New to Dairy Free Living?


Almond-Milkshake dairyfreeyogurt SONY DSC

I often forget that many people are new to eating a dairy free diet. I’ve been living a dairy free existence (apart from the odd bit of chocolate or cheese every now and then!) for about 13 years. It is easy to forget how limiting it all felt in the early days. I was hugely uneducated about alternatives. It took some time to discover all the surprising products that dairy was lurking in, how best to avoid them and replace with superb alternatives.

So, if you are new to this dairy free way of living, let me help you out a little. Listed below are some alternative products to replace the ones you will probably miss the most.


I love how many alternatives there are to cows milk. At the beginning, I didn’t ever believe they could replace my love of milk as I could drink it by the bucket load. But I now can’t stand taste of cows milk, and the whole idea of drinking it sends me a little funny, which has to be good news for the cows. So, here are all the alternatives I have tried:

  • Kara Coconut Milk – light, refreshing, not overly coconutty and full of amazing nutrients. Now available in all major supermarkets and health stores. My shop bought milk of choice.
  • Soya milk -a somewhat controversial choice as Rainforest’s are being chopped down to grow the soya beans. Always look for Rainforest Alliance certification and avoid the cheap soya milks as these are often made with genetically modified (GM) soya beans. My favourite brands are Provamel and Sojade, both are sweetened with apple juice concentrate rather than sugar. Hooray!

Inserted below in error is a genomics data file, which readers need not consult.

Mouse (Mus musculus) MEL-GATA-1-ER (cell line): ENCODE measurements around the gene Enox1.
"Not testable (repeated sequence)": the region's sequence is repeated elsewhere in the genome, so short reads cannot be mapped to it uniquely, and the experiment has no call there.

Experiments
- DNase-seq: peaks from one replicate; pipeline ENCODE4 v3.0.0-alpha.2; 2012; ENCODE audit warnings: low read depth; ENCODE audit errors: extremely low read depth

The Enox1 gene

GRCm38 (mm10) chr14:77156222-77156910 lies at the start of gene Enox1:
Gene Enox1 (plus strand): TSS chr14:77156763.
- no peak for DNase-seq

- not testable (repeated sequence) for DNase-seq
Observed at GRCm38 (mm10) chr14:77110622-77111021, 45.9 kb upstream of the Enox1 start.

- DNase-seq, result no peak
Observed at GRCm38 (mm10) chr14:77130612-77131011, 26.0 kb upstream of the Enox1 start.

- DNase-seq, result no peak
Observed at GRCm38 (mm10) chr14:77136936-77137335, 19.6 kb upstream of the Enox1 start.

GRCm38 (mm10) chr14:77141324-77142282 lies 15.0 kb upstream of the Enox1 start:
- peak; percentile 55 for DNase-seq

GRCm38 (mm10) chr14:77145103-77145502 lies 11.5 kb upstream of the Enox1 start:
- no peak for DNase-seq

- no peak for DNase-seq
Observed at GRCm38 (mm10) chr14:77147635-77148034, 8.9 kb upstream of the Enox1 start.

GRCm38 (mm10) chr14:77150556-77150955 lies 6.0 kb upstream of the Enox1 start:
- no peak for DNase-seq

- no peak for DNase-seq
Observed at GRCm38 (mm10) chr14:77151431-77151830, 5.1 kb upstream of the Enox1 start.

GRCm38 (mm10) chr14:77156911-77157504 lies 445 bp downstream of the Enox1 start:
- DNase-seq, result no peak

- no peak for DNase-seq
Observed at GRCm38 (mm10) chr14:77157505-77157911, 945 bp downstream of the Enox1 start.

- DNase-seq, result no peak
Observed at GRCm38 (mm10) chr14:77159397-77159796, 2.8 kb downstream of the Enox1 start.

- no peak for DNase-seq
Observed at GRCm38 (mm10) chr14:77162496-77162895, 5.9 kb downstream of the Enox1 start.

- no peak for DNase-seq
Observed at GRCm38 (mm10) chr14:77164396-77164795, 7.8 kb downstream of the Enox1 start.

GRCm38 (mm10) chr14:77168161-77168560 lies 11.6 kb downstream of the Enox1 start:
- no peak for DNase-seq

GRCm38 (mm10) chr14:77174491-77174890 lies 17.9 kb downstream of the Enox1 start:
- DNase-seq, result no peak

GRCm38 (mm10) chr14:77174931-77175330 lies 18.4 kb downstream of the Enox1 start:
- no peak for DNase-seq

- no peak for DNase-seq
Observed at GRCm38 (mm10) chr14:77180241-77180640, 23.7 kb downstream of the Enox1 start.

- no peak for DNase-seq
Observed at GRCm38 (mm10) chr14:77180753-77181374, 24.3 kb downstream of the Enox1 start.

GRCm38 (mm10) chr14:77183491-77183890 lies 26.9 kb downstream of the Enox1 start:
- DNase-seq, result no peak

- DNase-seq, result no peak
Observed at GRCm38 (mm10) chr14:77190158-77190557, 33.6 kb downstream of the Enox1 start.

• Almond milk or other nut milk – packed full of protein, creamy and delicious. Pretty expensive to buy, much cheaper to make yourself
  • Oat milk – contains all the benefits of oats. Not gluten free unless made at home using gluten free oats
  • Seed milks (hemp, sunflower, pumpkin) – not readily available in supermarkets/health food shops but super easy to make yourself.

All of these milks can be substituted in the same way in a recipe that calls for normal cows milk. Some lend themselves better to certain recipes, but on the whole, they all will work.
Experiment and find your favourite.

Butter, magarine and alternative spreads

One of the hardest parts of turning dairy free was watching my family slather butter on big wedges of bread. Truth be told they LOVE butter. They love butter so much, that you will often find a thicker wedge of butter that the bread its self. It was painful to watch, but as time has gone on, thankfully it has gotten easier. Part of this was to do with my discovery of nut and seed butters. Cashew, hazlenut, almond, sunflower, pumpkin… all super delicious.

There are many brands offering dairy free spreads on the market. My advice would be to choose wisely. Just because it doesn’t contain dairy, doesn’t necessarily mean it will be good for you. There are all sorts of hydrogenated fats and nasty fillers used to attempt to make products taste and look like butter.

I dont really use shop bought dairy free spreads, instead I choose to use coconut oil or cold pressed olive oil. Both taste lovely if you like coconut oil and olive oil, but maybe not that great paired with jam or marmite!

My favourite alternatives

  • Coconut oil
  • Olive oil
  • “Pure” dairy free spread. Available in most supermarkets and the best in terms of quality and not containing nasties.
  • “Biona” also have a good range of non-hydrogonated spreads. Health food shops and online is the best place to find these.
  • Nut and seed butters – my favourite way to replace butter. As nuts are so rich and creamy these are a brilliant substitute. They can now even be found in some supermarkets, failing that health food shops and of course online.